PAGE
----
I don’t think it helps anyone who (supposedly) opposes austerity to be arguing that the (fantasy) narrative which drives it is correct.

  7. Quite agree with Doug – this isn’t a public debt problem at all; such public debt problem as there is are the costs of recession (welfare payments up, tax down) combined with the cost of the bailouts. So our economic policies will be be seen as unaffordable by the mainstream parties? Good. The public is increasing fecked off with those parties, who account for a declining share. You can’t appease them; when you join their inane neo-liberal party, they’ll say you’re being reasonable, robust, responsible.

    And whilst the MSM doesn’t cover the Greens as much as we’d like, we can take heart that the Co-op Party (27 MPs, likely to rise to 28 or 29 after by-elections) was pissed off we got more than them. Seriously though, the MSM is only interested in party conferences is so far as they have a narrative which will be decided there and then. It’s inane stuff which we’ll never able to offer enough red meat, and more to the point, nor should we.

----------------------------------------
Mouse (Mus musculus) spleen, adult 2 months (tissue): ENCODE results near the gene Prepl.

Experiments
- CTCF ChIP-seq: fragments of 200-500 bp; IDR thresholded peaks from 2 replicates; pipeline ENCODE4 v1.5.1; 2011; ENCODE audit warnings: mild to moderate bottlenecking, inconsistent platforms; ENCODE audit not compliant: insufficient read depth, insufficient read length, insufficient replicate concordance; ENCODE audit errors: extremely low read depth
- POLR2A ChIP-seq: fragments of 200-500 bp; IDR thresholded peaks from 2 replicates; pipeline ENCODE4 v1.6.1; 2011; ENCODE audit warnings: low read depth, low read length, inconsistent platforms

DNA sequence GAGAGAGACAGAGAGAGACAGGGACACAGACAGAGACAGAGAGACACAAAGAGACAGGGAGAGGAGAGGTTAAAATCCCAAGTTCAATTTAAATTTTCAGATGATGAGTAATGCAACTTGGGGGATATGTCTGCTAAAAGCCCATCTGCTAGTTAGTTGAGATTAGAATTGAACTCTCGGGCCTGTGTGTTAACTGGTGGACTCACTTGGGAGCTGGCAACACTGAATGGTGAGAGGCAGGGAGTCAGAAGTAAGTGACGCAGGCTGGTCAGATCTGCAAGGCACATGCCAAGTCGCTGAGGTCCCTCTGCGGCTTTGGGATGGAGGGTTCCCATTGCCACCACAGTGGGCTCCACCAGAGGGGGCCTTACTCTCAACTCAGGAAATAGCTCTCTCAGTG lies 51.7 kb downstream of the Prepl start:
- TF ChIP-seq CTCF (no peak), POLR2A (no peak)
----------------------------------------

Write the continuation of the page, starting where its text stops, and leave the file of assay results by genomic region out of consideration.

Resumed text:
Party Conferences used to be internal events necessary for the proper functioning of a party, in which leaders were held to account and policy decided. At some point in the 1960s onwards, they became more, media focussed, and over time that media focus led to them becoming conventions, staged for a media gaze. That day is dying, as people have realised there’s little point to them, media coverage is shunted off to the niche channels and eventually, they’ll come back to being what they’re needed for.